Joe Biden ‘looking at options’ to ban Russian oil amid pressure

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Joe Biden 'looking at options' to ban Russian oil amid pressure

White House press secretary Jen Psaki on Friday said President Biden is “looking at options” to halt Russian oil and natural gas exports after bipartisan pressure from Congress— but only if it can be done without raising gas prices as Russia invades Ukraine.

A reporter pressed Psaki at her daily press briefing about the “really broad range of bipartisan support behind legislation to ban Russian oil imports” after House Speaker Nancy Pelosi (D-Calif.) endorsed a push led by Sens. Joe Manchin (D-WV) and Lisa Murkowski (R-Alaska).

“We are looking at options we could take right now to cut US consumption of Russian energy, but we are very focused on minimizing the impact to families. If you reduce supply in the global marketplace, you are going to raise gas prices,” Psaki said. “You’re going to raise the price of oil and that is something the president is very mindful of and focused on.”

Annie Linskey of the Washington Post, however, noted that the Wall Street Journal found companies already reduced Russian oil purchases, possibly meaning that “you’re not really losing that much by banning Russian oil because nobody is really buying it.”

President Joe Biden speaks about the Russian invasion of Ukraine.
President Biden speaks about the Russian invasion of Ukraine.
Alex Brandon/AP

“Well, I think what most experts on global markets would say, though, is that reducing global oil supply would have an impact on the price of barrels of oil and ultimately gas prices,” Psaki countered.

Another reporter asked Psaki if Biden was reluctant to take action against lucrative Russian energy exports because of Western Europe’s reliance on natural gas.


Get the latest updates in the Russia-Ukraine conflict with The Post’s live coverage.


“We have from the beginning taken steps in coordination with our allies and partners in Europe and that continues to be the first principle for the president,” Psaki said.

“Obviously as we’re making any decisions in this space that would apply. But what also applies to this space is our focus and I think the focus of the Europeans as well on not taking steps that would create increased volatility in the global oil markets, increase the price of oil, a barrel of oil, or increase gas prices.”

The sun sets behind an idle pump jack near Karnes City.
Oil prices have hit over $90 a barrel for the first time since 2014.
Eric Gay/AP

Pelosi on Thursday broke with Biden and said, “I’m all for that … ban the oil coming from Russia.”

Other Democrats were more pointed. “It is so obviously apparent that we need to cut it off. I wonder if there’s a reason we haven’t [and] what the hell the reason is,” Sen. Jon Tester (D-Mont.) told NBC News.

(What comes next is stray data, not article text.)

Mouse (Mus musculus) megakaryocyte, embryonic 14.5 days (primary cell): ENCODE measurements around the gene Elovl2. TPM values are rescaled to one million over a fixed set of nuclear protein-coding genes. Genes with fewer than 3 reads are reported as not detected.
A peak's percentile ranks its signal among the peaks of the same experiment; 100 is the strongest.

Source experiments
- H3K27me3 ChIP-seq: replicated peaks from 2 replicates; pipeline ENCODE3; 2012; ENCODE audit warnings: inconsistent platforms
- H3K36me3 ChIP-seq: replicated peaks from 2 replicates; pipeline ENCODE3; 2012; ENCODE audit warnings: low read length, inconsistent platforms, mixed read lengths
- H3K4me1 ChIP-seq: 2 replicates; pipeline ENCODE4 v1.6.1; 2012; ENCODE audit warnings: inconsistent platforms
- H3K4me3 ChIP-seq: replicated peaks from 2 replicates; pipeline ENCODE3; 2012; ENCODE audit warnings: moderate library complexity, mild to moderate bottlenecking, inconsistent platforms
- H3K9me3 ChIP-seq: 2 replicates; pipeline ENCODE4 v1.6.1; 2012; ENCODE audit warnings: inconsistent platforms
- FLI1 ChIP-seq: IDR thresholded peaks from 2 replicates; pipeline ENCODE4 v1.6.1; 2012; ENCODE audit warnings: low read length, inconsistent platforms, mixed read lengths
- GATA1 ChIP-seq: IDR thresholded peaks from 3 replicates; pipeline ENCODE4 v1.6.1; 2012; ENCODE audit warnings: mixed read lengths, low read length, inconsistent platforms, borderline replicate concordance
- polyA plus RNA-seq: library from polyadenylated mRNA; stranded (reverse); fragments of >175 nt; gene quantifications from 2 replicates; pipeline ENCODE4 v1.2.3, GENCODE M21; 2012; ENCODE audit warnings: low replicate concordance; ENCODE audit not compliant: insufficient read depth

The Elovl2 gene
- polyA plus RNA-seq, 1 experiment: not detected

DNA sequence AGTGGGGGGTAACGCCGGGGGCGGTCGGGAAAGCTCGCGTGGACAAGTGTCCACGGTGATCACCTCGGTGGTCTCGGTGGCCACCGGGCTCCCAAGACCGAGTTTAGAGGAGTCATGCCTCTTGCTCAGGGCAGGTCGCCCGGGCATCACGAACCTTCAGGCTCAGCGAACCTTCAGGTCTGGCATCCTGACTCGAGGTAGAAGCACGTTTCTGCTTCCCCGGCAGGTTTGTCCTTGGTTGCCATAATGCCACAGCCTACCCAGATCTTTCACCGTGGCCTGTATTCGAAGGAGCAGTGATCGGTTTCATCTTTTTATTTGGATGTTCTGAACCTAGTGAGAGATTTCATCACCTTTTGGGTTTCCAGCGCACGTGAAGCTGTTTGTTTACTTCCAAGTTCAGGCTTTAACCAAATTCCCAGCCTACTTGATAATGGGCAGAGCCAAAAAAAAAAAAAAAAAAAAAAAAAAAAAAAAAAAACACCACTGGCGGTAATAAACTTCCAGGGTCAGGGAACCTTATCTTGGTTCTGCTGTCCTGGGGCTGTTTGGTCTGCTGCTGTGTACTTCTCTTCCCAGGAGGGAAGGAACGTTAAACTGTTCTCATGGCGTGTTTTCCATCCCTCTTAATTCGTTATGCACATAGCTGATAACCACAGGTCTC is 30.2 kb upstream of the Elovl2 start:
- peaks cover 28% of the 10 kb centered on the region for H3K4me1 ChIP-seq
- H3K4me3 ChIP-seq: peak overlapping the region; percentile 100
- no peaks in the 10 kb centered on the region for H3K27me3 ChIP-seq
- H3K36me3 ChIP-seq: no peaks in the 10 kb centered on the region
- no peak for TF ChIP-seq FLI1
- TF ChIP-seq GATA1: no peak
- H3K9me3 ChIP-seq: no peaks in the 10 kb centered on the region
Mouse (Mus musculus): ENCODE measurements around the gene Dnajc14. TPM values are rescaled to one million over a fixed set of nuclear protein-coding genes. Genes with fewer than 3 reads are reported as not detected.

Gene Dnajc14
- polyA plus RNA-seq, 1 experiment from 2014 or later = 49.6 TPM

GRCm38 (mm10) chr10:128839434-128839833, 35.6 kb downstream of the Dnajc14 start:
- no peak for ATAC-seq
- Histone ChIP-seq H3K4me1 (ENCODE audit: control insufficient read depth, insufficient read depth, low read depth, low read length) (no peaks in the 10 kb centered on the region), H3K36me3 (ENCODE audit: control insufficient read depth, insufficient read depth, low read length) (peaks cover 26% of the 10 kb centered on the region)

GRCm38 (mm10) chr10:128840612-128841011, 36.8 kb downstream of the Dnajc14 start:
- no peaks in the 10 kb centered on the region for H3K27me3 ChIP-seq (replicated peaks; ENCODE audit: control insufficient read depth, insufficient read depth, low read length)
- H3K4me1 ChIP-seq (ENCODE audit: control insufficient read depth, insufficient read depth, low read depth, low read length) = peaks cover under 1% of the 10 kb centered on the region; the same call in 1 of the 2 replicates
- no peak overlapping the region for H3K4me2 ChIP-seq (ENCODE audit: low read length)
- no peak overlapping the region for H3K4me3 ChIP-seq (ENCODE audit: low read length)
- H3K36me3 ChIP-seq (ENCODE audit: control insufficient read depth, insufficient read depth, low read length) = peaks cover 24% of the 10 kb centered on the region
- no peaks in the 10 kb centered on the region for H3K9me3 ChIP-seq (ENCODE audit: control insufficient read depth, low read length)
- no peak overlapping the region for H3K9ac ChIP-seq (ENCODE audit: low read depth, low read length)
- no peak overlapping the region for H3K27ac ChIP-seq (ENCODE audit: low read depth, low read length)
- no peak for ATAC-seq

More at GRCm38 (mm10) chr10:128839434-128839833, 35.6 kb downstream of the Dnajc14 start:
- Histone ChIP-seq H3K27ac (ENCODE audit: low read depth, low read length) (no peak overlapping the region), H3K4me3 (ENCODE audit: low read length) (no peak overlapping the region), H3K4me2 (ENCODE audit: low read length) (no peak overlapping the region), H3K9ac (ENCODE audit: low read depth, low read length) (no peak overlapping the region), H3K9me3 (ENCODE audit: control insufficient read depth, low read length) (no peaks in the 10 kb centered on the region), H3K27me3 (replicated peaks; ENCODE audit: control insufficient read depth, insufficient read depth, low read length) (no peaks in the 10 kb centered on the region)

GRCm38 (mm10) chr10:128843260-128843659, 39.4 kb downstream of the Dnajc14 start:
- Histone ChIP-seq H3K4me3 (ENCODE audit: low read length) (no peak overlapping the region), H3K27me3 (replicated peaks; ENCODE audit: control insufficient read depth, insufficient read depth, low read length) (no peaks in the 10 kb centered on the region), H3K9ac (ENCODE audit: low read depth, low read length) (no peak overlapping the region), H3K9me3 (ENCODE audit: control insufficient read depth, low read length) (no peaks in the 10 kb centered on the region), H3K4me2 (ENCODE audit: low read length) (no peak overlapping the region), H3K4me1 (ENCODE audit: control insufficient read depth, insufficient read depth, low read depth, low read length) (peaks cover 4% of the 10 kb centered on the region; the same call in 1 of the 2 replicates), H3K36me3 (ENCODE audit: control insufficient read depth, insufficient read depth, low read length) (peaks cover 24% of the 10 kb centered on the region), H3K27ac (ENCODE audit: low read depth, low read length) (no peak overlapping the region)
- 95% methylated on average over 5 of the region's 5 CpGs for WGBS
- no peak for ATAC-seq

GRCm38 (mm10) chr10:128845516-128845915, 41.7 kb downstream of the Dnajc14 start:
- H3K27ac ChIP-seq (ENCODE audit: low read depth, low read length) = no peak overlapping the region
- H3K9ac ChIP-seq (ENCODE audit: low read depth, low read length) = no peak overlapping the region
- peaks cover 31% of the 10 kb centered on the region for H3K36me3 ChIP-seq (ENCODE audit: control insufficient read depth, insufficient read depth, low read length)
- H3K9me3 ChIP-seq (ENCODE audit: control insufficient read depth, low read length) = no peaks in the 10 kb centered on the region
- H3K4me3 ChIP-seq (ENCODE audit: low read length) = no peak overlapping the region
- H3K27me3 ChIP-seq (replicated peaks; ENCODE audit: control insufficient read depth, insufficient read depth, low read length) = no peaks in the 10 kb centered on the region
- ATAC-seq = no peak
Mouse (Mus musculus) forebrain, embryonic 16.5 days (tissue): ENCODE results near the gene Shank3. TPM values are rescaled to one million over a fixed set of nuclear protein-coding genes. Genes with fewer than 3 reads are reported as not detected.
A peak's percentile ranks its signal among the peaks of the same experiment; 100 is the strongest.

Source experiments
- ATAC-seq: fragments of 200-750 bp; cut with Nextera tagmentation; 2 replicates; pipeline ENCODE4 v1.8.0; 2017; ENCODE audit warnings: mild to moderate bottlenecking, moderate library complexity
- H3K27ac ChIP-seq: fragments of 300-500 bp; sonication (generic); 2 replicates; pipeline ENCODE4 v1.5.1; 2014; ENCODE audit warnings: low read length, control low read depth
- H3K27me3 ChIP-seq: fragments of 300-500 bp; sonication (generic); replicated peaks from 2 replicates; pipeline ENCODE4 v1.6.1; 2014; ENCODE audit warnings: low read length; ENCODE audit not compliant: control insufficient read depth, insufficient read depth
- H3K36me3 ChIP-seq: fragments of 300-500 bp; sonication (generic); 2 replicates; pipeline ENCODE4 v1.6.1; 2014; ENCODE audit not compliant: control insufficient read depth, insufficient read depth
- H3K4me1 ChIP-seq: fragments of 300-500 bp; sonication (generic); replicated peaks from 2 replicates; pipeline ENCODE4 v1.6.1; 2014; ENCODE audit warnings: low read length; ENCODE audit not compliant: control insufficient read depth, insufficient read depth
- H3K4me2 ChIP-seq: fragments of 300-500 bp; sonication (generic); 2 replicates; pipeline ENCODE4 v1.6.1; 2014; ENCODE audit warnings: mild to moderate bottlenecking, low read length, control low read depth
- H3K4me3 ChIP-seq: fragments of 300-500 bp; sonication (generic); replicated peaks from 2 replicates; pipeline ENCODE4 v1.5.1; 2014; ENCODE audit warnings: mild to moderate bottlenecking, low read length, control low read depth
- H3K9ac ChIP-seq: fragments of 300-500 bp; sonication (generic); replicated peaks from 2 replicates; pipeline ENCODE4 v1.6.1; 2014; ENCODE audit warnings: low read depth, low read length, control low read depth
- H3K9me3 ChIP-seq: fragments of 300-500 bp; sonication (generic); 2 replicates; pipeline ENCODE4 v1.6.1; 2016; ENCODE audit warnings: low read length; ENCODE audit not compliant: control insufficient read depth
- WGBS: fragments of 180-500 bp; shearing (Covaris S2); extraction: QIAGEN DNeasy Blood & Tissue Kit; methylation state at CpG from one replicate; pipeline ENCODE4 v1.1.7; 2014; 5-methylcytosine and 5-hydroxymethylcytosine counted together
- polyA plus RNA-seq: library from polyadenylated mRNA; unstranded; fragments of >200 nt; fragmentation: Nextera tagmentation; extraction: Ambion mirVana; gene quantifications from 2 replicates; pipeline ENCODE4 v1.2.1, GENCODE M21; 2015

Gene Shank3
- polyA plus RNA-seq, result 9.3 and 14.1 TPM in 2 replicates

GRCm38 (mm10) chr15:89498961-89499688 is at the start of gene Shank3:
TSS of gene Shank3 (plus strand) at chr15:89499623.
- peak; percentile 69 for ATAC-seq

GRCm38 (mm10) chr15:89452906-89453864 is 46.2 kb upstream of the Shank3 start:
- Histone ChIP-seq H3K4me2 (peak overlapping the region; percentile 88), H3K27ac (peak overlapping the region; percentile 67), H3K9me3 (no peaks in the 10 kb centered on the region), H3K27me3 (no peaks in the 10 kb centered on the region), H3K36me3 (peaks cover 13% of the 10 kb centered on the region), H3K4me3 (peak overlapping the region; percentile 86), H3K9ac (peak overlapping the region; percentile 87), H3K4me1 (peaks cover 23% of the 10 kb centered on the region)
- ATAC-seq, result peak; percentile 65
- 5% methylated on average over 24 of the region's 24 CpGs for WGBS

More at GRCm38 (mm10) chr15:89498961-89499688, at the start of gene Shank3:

Psaki said Thursday that “we don’t have a strategic interest in reducing the global supply of energy” but that “if you look at publicly available data, it’s only about 10 percent of our imports.”

Biden took no questions from reporters Thursday or Friday, but he said while announcing new sanctions against Russian businessmen Thursday that “the goal is to maximize the impact on [Russian President Vladimir] Putin and Russia and minimize the harm and loss to our allies and friends around the world.”

A map of the invasion of Ukraine as of March 4, 2022.
A map of the invasion of Ukraine as of March 4, 2022.

High gas prices generally are bad news politically for the party in charge in DC and Democrats currently hold the White House and both chambers of Congress.

Deputy White House national security adviser Daleep Singh told reporters last week that “our sanctions are not designed to cause any disruption to the current flow of energy from Russia to the world.”

Biden said Wednesday he’s open to banning Russian energy exports — telling a reporter on the White House lawn that “nothing is off the table” — before Psaki proceeded to lay out why it wasn’t happening.

Biden initially announced limited sanctions last week against state-owned Russian banks and certain Russian businessmen when tanks rolled across Ukraine’s borders. After criticism, Biden sanctioned Putin’s vast personal wealth and reached an agreement with US allies to unplug Russia from the SWIFT international banking system.

A worker at a Ukrainian gas station Volovets in western Ukraine.
A man works at a Ukrainian gas station in western Ukraine.
Pavlo Palamarchuk/AP

It’s unclear how the Biden administration would offset Russian oil imports, but the US reportedly is close to reaching a new nuclear deal with Iran that could result in the release of large quantities of new supply.

Biden this week authorized the distribution of oil from the US Strategic Petroleum Reserve after the war caused gas prices to spike to a seven-year high, potentially worsening already soaring inflation.

The US imported about 200,000 barrels of oil from Russia per day in 2021, about 3 percent of its total intake, according to the American Fuel and Petrochemical Manufacturers.

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